At some point during the intelligent design of Chase Utley, it must have been decided that this particular life form would be fueled by pure vitriol. For 14 years as a visitor here, he has thrived on it, using it to embrace his role as the perfect villain.

On Saturday night, he endured abuse in the form of guttural boos from Mets fans with long memories. He heard the hiss of a 99-mph fastball of questionable intent that sailed behind his back. He stood quietly as Noah Syndergaard and Terry Collins earned ejections for the crime of frontier justice.

Yet this wasn’t enough for Utley. No, in the Mets’ 9-1 loss to the Dodgers, he had to make something painfully diabolical out of all the hate that flowed toward him. So shortly after the theatrics, he incited an angry mob, hitting a solo homer and a grand slam that left a sellout crowd of 42,227 in a state of stunned submission.

“I think a loud, energizing environment gets the best out of you,” Utley said. “I think it’s fun. We had a lot of games in Philadelphia in the playoffs and guys were into it and it kind of gets the adrenaline going a little bit. And it makes you kind of dig down deeper.”

Citi Field buzzed with nostalgia to honor the fabled 1986 championship team. Then it reverberated at the thought of revenge, although the Mets insisted that this was not the intent.

“I wasn’t trying to take somebody out or inflict any pain on anybody,” Syndergaard said.

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The window for retribution appeared to have passed. It has been seven months since Utley’s takeout slide in Game 2 of the NLDS left Mets shortstop Ruben Tejada with a broken leg. But plate umpire Adam Hamari saw a message being delivered. He acted swiftly, leaving Syndergaard “dumbfounded’’ at being tossed.

The 6-6, 240-pound powerhouse showed during last year’s World Series that he is not beyond intimidation. It was his fastball over the head of Alcides Escobar in Game 3 of the World Series that injected some spice into the Fall Classic. But this time there were no boastful declarations about sending messages.

“Tonight was a warm one out there, got a little sweaty, it just got away from me a little bit,” said Syndergaard, whose first-pitch fastball to Utley in the third inning wound up a foot behind the lefthanded hitter.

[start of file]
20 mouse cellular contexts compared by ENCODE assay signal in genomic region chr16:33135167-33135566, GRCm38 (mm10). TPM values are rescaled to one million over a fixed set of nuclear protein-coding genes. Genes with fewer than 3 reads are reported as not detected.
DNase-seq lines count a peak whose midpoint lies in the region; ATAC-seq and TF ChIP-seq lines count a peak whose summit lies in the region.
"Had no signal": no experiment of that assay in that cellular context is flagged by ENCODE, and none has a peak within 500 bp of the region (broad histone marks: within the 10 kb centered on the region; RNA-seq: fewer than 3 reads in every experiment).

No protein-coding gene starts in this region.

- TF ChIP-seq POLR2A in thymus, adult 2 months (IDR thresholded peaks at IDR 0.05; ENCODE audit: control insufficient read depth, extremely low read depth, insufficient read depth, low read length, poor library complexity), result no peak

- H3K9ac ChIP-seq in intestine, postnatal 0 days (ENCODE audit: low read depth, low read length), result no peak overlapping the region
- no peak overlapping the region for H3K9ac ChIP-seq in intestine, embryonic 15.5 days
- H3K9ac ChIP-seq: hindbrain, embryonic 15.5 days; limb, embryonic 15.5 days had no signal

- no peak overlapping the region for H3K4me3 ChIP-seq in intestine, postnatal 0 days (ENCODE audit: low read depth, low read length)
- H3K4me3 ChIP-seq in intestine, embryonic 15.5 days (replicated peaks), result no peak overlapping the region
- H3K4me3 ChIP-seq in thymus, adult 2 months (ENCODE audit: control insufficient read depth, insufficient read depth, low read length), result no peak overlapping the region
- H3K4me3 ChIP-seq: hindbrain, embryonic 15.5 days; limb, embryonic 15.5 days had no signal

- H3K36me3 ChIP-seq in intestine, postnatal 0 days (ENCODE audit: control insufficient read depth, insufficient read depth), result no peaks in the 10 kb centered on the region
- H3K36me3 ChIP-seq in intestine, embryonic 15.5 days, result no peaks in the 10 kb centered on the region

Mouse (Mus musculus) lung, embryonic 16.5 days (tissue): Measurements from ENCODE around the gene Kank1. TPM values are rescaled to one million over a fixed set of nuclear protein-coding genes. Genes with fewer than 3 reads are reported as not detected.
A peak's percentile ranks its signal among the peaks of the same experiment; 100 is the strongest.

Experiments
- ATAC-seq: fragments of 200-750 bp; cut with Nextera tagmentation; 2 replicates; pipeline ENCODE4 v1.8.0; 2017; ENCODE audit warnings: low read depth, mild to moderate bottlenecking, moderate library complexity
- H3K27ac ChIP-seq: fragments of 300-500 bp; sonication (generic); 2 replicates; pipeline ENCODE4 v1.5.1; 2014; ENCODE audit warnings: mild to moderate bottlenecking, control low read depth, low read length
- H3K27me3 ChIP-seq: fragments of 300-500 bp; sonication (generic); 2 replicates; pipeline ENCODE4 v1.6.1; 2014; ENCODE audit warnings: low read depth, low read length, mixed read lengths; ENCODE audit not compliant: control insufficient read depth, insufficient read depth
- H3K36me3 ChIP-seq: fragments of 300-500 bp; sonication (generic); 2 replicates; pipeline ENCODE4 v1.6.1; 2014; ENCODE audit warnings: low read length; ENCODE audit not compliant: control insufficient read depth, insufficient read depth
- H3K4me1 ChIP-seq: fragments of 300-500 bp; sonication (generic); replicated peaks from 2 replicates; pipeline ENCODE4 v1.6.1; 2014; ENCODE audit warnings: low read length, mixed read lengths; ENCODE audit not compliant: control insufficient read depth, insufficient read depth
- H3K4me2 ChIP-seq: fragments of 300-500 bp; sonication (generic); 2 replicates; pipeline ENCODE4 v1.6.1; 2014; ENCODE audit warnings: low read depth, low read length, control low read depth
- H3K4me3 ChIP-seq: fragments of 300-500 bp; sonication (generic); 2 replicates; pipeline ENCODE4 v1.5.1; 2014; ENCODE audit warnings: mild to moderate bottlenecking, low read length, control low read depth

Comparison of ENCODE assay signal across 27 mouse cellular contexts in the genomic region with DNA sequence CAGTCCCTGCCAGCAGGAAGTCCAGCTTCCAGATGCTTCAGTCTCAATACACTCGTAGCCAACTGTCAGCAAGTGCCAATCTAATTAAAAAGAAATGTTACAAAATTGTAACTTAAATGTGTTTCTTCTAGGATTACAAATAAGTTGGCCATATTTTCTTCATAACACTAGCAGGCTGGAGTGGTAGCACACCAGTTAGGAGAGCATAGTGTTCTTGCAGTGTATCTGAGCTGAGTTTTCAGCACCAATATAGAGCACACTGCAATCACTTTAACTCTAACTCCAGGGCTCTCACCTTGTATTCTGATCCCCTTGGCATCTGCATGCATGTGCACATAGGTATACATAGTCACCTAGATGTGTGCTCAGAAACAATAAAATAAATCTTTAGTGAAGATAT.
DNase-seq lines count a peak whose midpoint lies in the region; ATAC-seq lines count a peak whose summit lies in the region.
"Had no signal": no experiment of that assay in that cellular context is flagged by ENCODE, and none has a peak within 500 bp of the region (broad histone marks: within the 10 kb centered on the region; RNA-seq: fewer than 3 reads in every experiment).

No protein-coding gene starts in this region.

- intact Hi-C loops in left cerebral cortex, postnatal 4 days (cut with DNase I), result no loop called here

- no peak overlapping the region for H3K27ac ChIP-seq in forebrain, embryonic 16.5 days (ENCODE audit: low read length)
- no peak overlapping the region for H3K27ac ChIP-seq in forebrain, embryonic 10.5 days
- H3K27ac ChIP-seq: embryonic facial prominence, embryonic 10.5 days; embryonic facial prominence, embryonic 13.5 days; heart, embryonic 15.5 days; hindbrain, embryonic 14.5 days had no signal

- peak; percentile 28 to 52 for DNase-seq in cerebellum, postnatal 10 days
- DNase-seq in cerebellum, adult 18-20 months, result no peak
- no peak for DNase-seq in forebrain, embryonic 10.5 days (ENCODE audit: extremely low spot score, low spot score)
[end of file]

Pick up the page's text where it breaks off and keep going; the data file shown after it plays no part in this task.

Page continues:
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Syndergaard nonchalantly raised his glove for the return throw and Utley looked down and dug in his spikes. It was as if both were simply going through a customary ritual.

Hamari had not issued warnings. Nevertheless, he immediately tossed Syndergaard, which drew the ire of Collins. Red-faced and exasperated, the manager charged from the dugout and stood nearly chest-to-chest with Hamari, who eventually heard enough and tossed the manager as well.

Later, crew chief Tom Hallion explained the rational behind Syndergaard’s ejection: “Because he threw behind him and we felt it was intentional.”

Suddenly, the comforting blanket of nostalgia had been replaced by the an uneasy dose of testosterone. But for all of the fireworks, the Mets had sabotaged themselves. Syndergaard was finished after 2 1⁄3 innings and 34 pitches. He had lit up the radar gun at 100 mph, and his replacements could not match that firepower. Utley and the Dodgers pounced for five home runs.

The rout began in the sixth, when Utley changed the tenor of what had been a scoreless duel. His solo shot off Logan Verrett came ahead of Yasiel Puig’s run-scoring single.

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As if to prove that he has been hard-wired to exert pain, Utley turned the screws even more in the seventh inning. With the bases loaded, he stepped to the plate awash in more boos. A moment later, he returned after rounding the bases on his grand slam.

Utley quietly high-fived his waiting teammates, a fitting celebration that understated the fury that fueled him. Even in the aftermath, he was cool, almost ruthless.

Said Utley: “I think you get satisfaction any time you can help your team win a game.”